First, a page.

I had high hopes for Clojure-Python interop after learning about libpython-clj. It’s magical how well the interop works, and it’s quite obvious that Chris has put a lot of time into it. He even gave a talk about it at Clojure conj 2019!
So this is basically perfect for Squishy Kitty’s needs, only… it doesn’t work on 32-bit ARM processors (our Pi Zero). We’ve logged an issue about it, tried some quick troubleshooting, and I even built Chris his own Raspberry Pi Zero and mailed it out to him!
Unfortunately, for the time being, elegant interop is off the table.
There’s no telling if it would work, either, because driving the lights requires access to
which means that every time we invoke a Python script to drive the lights, we need root access.
I gave a lot of thought (and research) to the best approach to driving the lights from Clojure when all the libs are in Python, and what I landed on was inelegant, but practical and easy-to-understand.
resources/ folder, I created a new folder,
python/, where my Python scripts live.
I have a different Python script for each lighting setting that Squishy Kitty can have:
sleep.py- It’s bedtime. You should not be awake right now.
quiet.py- It’s early morning; grab a book and read quietly until it’s time to get up
awake.py- Time to wake up! Throw open your door and greet the new day!
party.py- Party time 🎉
off.py- Squish Kitty is off duty and not shining at all
These scripts are pretty straightforward. They’re procedural, and it’s not Clojure, but they get the job done. When working with microprocessors, beggars cannot be choosers.
Here’s the script for sleep mode:
#!/usr/bin/env python import unicornhat as unicorn unicorn.set_layout(unicorn.AUTO) unicorn.rotation(0) unicorn.brightness(0.5) width, height = unicorn.get_shape() for y in range(height): for x in range(width): unicorn.set_pixel(x, y, 255, 0, 0) while True: unicorn.show()
Basically: “set every pixel to red at 50% brightness”.
So we’ve got these Python scripts, and they live in our resources folder, which means that they will be bundled and included in our JAR file. In order to run them on the pi, however, we need to extract them out of the JAR to the local filesystem, because Python has no way of reaching into the JAR to read the resource files.
Extracting Python files
To extract the files from the JAR, I came up with this helper function:
(def DEFAULT_SCRIPT_DIR "/home/pi/.squishy-kitty/") (defn extract-resource! ([resource filename] (extract-resource! resource filename DEFAULT_SCRIPT_DIR)) ([resource filename dest] (let [output (str dest filename)] (io/make-parents output) (io/copy (io/input-stream resource) (io/file output)) output ;; Returns the path to the extracted file, for convenience )))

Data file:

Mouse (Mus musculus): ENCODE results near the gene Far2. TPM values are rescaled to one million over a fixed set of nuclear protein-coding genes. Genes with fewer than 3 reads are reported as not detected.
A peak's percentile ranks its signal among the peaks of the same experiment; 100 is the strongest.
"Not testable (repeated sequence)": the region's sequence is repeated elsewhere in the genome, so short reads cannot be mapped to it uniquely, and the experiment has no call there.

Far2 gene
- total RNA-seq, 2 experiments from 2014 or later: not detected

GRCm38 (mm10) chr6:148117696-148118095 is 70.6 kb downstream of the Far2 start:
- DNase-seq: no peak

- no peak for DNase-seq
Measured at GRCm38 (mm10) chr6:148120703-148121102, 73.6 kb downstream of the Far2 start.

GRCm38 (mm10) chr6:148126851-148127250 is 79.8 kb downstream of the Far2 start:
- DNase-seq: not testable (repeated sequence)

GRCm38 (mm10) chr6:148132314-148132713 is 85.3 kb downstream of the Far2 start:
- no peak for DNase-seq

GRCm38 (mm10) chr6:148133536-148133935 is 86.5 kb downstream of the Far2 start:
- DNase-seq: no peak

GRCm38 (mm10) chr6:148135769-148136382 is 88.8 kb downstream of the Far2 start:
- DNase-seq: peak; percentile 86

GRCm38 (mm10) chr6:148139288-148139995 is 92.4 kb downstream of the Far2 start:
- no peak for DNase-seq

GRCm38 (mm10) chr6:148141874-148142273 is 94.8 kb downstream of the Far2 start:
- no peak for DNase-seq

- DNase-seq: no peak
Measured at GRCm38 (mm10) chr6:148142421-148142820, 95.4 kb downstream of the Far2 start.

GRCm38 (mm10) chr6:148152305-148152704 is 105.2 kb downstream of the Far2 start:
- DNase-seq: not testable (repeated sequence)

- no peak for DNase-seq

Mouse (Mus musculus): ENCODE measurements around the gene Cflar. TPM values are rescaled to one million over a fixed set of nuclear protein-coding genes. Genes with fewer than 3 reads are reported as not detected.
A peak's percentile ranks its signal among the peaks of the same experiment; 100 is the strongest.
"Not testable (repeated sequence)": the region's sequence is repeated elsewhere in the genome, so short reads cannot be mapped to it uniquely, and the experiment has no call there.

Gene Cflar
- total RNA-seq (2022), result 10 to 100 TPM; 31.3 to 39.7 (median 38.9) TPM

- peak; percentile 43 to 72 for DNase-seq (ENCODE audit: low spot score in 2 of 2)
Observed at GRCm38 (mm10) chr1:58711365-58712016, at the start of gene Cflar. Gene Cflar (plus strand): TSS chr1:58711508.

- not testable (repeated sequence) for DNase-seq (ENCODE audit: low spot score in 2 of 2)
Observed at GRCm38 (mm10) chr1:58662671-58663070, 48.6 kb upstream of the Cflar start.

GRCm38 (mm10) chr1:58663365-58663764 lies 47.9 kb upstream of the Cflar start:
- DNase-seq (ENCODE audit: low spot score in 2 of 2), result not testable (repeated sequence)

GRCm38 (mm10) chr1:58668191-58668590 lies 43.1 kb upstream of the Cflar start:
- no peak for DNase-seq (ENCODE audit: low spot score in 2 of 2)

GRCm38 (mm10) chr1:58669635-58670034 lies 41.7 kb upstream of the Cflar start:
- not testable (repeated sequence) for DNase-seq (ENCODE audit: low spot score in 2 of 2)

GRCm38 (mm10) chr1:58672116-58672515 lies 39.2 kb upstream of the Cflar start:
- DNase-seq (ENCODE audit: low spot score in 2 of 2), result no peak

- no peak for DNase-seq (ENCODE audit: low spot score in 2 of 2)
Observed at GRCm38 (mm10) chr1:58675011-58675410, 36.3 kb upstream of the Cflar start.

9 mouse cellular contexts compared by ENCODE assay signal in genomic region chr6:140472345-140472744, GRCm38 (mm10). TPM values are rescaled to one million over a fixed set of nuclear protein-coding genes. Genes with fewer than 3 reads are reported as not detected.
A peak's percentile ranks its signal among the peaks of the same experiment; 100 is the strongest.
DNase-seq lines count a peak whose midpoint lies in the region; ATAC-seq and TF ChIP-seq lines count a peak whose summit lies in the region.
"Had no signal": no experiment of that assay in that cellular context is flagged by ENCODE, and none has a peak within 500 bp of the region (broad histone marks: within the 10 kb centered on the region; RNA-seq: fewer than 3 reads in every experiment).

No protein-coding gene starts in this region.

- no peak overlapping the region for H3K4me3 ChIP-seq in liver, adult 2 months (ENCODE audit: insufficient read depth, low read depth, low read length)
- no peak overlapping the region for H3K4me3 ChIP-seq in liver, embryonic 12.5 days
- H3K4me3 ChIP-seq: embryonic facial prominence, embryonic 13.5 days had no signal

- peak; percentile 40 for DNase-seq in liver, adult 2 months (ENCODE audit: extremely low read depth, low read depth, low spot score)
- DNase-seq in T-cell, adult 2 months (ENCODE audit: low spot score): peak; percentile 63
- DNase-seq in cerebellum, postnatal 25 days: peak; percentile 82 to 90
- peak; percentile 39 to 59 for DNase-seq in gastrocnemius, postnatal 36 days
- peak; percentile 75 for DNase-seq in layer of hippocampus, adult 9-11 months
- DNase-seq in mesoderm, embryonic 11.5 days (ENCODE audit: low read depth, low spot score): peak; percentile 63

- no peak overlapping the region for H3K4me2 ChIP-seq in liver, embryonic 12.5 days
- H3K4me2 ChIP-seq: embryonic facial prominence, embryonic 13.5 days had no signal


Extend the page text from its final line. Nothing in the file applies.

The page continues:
If you want to extract the “sleep.py” script from the JAR, you could do so like:
(let [filename "sleep.py"] (-> (str "python/" filename) (io/resource) (extract-resource! filename)))
Invoking Python from Clojure
Once we have Python scripts on the local file system, we need to be able to invoke them. As root. Yuck.
One more caveat to this whole lights-via-Python business is: As long as the lights are on, the Python script is running. It does not terminate.
Fortunately, I was able to navigate this without any issues using conch, a Clojure library that provides some nice high level wrapping around low-level Java process APIs. This allows us to execute Python in a different thread so it does not block the main thread.
To put Squishy Kitty to sleep, for example, I do something like:
(defn run-script [filename] (kill-running-scripts) (let [path (-> (str "python/" filename) (io/resource) (extract-resource! filename))] (sh/proc "sudo" "python3" path)))
Look familiar? It’s basically our extraction code from the block above, boxed in by two new lines:
This is a quick function I wrote to kill every single python process running on the Pi.
Essentially, it ends up invoking
sudo killall python3.
(sh/proc "sudo" "python3" path)
sh/proc function comes from conch, and it’s like saying “invoke the following command in a new thread.”
For example, if we invoke our run-script like
we ultimately end up running the command
sudo python3 /home/pi/.sleepy-kitty/sleep.py in a new thread, which turns all the lights red at 50% brightness.
By invoking the
run-script Clojure function with the names of our Python scripts, we can make kitty change colors!
The fact that it doesn’t block is important, because the next step is wrapping all of this in a web server.
In our next post, we serve up a mobile-friendly webpage from the pi for changing Kitty’s colors from our phones. Stay tuned!